Everyone working in social care needs English, number, digital and employability skills including team work and problem solving skills. What core skills do I need to work in social care outlines some of the skills you need and has short activities to help you think about transferable skills from your previous experiences.
There are also some specific skills needed to work in this role. These include:
- good interpersonal skills
- planning and organisational skills
- English skills, especially reading and writing
- research skills, including the ability to research online.
You’ll usually need experience of working in social care and health or come from an employment support background, such as a HR officer or recruitment assistant. You could gain this experience through a work placement, from your personal life, through volunteering or as part of a traineeship or apprenticeship.
If you’re applying for an entry level role such as an employment advisor admin or assistant, your employer might ask that you have qualifications showing good English and number skills such as GCSE A-C in English and maths.
For more experienced roles you might need a qualification or a degree in a relevant subject such as careers guidance or advocacy.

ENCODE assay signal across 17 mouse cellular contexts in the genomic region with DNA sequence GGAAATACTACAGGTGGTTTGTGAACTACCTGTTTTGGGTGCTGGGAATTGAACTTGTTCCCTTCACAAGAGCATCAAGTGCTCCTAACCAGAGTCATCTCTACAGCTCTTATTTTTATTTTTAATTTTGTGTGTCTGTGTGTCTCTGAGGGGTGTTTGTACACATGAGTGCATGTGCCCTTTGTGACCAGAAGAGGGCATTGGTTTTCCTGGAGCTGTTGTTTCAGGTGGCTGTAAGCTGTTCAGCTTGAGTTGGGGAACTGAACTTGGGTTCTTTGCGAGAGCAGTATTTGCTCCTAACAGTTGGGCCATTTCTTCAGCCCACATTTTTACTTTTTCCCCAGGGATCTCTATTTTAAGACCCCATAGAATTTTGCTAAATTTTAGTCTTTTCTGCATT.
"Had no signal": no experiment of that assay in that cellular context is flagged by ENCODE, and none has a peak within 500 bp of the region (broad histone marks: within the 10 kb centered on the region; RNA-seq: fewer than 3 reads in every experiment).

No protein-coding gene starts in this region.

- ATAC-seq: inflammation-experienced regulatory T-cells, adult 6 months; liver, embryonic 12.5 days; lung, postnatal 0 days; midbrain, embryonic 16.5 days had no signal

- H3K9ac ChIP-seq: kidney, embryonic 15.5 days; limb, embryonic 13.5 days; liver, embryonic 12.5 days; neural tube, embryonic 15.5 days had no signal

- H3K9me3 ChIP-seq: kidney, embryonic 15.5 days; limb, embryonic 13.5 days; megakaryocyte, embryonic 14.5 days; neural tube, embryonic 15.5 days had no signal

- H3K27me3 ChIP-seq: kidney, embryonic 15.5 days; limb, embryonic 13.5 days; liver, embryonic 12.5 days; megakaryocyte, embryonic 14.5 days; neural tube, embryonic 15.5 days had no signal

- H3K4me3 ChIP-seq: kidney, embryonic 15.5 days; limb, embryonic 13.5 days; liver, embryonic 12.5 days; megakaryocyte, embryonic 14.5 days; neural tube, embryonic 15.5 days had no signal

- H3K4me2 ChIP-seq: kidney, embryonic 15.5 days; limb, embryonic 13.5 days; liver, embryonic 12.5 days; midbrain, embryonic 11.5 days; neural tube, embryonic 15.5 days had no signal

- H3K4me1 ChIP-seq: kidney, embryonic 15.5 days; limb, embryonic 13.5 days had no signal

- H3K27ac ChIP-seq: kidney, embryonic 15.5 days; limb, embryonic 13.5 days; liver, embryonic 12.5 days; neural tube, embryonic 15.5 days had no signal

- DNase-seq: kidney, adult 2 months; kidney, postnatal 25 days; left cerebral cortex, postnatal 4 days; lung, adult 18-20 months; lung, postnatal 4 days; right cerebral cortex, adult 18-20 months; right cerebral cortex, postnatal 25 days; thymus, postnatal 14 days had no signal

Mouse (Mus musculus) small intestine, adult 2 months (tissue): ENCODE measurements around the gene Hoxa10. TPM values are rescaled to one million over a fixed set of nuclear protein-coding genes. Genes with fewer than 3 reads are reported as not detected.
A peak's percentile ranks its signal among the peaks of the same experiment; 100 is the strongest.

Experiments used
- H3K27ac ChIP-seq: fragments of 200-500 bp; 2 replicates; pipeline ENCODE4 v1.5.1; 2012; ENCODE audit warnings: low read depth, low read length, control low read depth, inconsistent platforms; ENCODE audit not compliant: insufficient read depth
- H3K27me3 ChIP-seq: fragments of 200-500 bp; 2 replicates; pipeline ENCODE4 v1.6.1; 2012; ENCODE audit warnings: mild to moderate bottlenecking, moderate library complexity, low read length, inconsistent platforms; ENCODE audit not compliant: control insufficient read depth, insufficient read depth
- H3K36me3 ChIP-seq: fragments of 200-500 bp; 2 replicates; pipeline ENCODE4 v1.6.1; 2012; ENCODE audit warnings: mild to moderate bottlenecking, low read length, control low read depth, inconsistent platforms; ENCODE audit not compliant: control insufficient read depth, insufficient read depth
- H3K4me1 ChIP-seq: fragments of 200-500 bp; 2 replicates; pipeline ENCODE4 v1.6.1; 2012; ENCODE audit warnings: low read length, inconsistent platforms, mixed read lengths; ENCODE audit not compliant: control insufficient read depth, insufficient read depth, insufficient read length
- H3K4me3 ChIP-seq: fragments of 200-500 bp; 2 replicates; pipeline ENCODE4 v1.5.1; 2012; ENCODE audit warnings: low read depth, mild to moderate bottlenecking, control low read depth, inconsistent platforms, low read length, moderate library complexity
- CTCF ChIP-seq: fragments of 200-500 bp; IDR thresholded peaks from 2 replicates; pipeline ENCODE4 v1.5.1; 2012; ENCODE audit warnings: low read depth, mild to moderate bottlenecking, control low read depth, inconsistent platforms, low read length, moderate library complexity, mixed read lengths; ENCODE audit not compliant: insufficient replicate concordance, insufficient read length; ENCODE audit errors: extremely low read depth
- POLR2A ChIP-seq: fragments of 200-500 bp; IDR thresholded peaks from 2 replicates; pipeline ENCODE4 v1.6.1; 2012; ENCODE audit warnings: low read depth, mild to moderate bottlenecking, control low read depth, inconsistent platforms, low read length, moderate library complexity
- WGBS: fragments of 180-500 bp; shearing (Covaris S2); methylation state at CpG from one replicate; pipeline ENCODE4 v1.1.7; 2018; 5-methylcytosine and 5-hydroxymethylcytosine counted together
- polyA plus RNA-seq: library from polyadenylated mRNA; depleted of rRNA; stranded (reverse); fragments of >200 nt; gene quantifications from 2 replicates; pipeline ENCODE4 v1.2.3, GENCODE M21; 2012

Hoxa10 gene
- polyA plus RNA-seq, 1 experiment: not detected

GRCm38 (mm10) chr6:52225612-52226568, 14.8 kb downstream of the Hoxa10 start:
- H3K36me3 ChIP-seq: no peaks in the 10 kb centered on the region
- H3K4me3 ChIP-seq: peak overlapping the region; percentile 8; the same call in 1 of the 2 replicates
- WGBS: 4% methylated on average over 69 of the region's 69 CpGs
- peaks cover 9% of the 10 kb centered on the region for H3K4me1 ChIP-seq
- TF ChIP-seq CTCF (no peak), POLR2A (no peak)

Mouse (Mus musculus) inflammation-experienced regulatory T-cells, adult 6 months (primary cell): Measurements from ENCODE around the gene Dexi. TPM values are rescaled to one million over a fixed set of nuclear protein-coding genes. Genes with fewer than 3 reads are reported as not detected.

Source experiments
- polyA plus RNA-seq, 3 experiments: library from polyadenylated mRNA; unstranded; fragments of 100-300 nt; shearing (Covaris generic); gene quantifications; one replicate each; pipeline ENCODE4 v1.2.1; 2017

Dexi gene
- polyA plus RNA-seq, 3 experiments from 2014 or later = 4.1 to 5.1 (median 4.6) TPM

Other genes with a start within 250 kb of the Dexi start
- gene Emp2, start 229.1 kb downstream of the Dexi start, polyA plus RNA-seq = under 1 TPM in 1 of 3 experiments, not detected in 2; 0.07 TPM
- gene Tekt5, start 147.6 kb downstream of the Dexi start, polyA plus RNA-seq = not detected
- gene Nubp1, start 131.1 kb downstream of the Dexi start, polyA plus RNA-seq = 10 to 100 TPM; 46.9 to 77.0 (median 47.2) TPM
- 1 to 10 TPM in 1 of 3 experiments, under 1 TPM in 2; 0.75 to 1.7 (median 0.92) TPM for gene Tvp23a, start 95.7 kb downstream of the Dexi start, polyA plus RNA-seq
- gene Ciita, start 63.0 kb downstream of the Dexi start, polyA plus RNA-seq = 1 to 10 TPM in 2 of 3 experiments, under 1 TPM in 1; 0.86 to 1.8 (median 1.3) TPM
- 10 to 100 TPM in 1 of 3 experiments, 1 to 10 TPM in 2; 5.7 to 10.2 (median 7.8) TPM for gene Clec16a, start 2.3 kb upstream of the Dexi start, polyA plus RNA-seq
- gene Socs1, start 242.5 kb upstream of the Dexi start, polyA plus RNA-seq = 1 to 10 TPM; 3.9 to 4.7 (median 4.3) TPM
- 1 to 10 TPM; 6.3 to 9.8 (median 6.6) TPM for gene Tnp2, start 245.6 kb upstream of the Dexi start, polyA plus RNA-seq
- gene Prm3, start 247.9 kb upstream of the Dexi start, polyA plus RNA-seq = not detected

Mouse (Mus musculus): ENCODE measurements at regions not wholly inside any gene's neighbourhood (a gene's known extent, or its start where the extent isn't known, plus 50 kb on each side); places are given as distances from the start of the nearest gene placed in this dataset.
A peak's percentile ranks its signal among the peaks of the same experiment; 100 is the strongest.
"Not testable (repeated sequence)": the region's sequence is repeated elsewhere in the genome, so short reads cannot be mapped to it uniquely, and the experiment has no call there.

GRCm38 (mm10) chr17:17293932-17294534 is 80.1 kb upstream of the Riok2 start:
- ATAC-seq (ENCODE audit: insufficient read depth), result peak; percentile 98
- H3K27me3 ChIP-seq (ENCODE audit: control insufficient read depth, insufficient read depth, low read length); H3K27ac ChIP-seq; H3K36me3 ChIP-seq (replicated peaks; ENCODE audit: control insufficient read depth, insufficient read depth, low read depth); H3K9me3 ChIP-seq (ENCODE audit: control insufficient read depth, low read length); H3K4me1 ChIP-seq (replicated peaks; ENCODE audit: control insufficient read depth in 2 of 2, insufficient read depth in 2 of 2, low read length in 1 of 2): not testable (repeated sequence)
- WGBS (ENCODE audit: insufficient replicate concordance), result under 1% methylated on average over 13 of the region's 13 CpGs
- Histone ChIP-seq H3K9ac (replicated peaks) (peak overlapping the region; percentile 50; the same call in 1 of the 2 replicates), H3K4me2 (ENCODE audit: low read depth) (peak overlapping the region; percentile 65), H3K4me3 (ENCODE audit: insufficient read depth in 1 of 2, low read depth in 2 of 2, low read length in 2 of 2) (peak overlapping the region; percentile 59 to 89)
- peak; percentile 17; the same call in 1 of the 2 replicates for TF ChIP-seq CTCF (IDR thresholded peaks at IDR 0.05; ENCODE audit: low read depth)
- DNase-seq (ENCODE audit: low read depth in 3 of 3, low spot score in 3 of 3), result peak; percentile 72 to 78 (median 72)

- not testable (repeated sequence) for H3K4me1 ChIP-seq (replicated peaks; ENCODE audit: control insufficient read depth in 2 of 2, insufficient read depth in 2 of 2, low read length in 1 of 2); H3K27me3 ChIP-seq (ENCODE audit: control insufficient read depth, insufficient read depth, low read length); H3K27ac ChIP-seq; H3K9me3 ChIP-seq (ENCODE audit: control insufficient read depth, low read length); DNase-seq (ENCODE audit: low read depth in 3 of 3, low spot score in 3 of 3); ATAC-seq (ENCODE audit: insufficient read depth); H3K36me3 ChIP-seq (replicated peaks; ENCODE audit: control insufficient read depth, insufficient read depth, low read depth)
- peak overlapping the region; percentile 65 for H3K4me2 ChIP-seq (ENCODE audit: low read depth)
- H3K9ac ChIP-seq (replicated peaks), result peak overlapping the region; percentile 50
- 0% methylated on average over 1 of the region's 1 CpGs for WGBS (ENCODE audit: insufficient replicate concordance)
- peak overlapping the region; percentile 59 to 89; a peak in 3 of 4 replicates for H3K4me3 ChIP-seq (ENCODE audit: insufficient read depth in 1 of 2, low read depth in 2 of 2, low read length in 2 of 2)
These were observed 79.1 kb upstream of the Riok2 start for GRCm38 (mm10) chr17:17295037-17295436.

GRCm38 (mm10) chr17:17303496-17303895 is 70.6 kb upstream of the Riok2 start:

If you’re interested in working as an employment advisor, there’s lots of advice about finding a role on the Starting your career page.
Employment advisors tend to be employed by private recruitment organisations, local authorities or charities. You could look on their websites to find vacancies or use an online job search.
When you start in your role you should do an induction which includes training necessary for your role such as safeguarding adults.
When in your role you could do a vocational qualification that’s accredited by the Career Development Institute to improve your knowledge, for example a Qualification in Career Guidance or Level 4 Diploma in Career Information and Advice.
There are also lots of continuing professional development qualification or training to help you progress.
You could move into a specialist role, for example working with adults with learning disabilities, or progress in management roles.